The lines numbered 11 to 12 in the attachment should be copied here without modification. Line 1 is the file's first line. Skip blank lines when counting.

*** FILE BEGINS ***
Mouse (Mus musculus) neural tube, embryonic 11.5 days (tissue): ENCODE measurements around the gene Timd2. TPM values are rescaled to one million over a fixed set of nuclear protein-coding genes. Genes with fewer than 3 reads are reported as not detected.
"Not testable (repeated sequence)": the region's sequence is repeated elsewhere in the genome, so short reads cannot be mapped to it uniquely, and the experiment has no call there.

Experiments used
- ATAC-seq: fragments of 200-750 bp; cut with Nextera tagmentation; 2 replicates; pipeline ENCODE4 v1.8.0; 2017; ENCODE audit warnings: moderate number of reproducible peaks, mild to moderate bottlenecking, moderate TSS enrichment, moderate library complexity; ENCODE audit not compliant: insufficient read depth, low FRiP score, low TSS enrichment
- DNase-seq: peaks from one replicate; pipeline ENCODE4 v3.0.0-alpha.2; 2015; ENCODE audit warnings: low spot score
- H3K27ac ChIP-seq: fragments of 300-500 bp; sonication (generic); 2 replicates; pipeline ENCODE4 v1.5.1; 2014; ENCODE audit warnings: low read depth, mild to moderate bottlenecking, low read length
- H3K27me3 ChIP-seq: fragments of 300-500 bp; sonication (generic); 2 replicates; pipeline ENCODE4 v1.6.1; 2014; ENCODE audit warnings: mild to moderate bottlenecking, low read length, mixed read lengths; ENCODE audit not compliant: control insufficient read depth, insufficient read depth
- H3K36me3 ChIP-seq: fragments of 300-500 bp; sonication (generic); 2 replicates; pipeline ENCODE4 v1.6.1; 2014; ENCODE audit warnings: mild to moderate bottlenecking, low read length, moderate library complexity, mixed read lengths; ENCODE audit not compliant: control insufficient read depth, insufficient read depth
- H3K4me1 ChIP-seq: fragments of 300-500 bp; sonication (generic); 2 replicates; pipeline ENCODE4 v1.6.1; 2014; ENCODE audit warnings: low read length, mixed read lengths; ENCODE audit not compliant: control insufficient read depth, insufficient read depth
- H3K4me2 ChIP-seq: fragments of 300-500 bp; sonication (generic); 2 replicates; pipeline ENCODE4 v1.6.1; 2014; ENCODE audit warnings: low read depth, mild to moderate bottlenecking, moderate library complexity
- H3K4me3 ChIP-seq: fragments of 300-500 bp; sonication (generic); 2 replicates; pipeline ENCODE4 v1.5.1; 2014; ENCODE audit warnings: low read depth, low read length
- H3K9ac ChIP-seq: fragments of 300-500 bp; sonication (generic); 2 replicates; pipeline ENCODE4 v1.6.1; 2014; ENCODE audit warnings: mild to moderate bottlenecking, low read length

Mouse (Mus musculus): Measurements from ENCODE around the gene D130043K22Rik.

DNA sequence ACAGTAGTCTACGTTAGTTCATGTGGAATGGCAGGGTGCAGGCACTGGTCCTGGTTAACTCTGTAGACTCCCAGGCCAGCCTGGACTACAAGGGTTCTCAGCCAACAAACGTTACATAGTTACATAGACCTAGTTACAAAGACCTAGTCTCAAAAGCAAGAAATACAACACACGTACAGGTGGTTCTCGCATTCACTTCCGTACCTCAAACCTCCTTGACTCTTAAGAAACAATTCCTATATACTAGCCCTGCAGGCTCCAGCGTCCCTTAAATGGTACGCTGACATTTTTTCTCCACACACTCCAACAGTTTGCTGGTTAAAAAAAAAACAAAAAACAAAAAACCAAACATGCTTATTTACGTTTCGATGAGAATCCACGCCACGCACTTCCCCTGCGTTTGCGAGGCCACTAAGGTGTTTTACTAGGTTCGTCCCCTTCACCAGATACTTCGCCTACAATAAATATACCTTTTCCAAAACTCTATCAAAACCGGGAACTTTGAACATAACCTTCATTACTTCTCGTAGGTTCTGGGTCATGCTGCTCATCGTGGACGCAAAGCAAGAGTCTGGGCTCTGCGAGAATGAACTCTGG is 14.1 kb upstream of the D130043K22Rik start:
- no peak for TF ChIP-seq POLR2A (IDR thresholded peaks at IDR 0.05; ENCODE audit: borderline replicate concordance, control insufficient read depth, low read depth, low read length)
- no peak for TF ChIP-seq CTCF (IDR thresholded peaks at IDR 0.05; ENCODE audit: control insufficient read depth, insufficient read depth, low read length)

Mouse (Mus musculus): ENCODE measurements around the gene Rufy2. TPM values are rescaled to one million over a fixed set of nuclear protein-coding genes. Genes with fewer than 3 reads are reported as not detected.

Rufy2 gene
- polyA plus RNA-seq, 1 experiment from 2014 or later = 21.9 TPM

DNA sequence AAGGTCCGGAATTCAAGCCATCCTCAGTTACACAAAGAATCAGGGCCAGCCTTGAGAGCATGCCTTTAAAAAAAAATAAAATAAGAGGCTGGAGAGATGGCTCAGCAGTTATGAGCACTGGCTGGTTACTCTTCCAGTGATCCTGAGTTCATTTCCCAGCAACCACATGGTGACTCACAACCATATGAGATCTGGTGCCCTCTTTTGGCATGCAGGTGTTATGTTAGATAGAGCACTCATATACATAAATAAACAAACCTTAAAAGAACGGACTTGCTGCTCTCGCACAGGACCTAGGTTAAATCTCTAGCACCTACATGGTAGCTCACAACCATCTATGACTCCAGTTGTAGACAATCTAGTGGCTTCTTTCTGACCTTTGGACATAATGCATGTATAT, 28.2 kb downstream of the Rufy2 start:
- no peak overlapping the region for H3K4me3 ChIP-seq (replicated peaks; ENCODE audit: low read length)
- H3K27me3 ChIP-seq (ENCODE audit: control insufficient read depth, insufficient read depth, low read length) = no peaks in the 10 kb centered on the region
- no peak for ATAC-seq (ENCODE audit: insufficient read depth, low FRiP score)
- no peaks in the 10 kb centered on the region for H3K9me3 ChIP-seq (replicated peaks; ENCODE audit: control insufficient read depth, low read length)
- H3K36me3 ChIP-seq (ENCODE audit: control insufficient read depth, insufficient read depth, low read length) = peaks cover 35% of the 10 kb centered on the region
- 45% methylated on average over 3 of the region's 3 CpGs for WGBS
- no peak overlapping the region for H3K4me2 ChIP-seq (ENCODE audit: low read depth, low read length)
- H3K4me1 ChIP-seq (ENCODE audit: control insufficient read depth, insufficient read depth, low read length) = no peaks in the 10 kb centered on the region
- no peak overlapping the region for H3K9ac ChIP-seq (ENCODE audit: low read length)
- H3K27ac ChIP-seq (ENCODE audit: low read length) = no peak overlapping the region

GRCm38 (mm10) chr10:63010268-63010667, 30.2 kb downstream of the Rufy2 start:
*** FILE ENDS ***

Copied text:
- H3K4me3 ChIP-seq: fragments of 300-500 bp; sonication (generic); 2 replicates; pipeline ENCODE4 v1.5.1; 2014; ENCODE audit warnings: low read depth, low read length
- H3K9ac ChIP-seq: fragments of 300-500 bp; sonication (generic); 2 replicates; pipeline ENCODE4 v1.6.1; 2014; ENCODE audit warnings: mild to moderate bottlenecking, low read length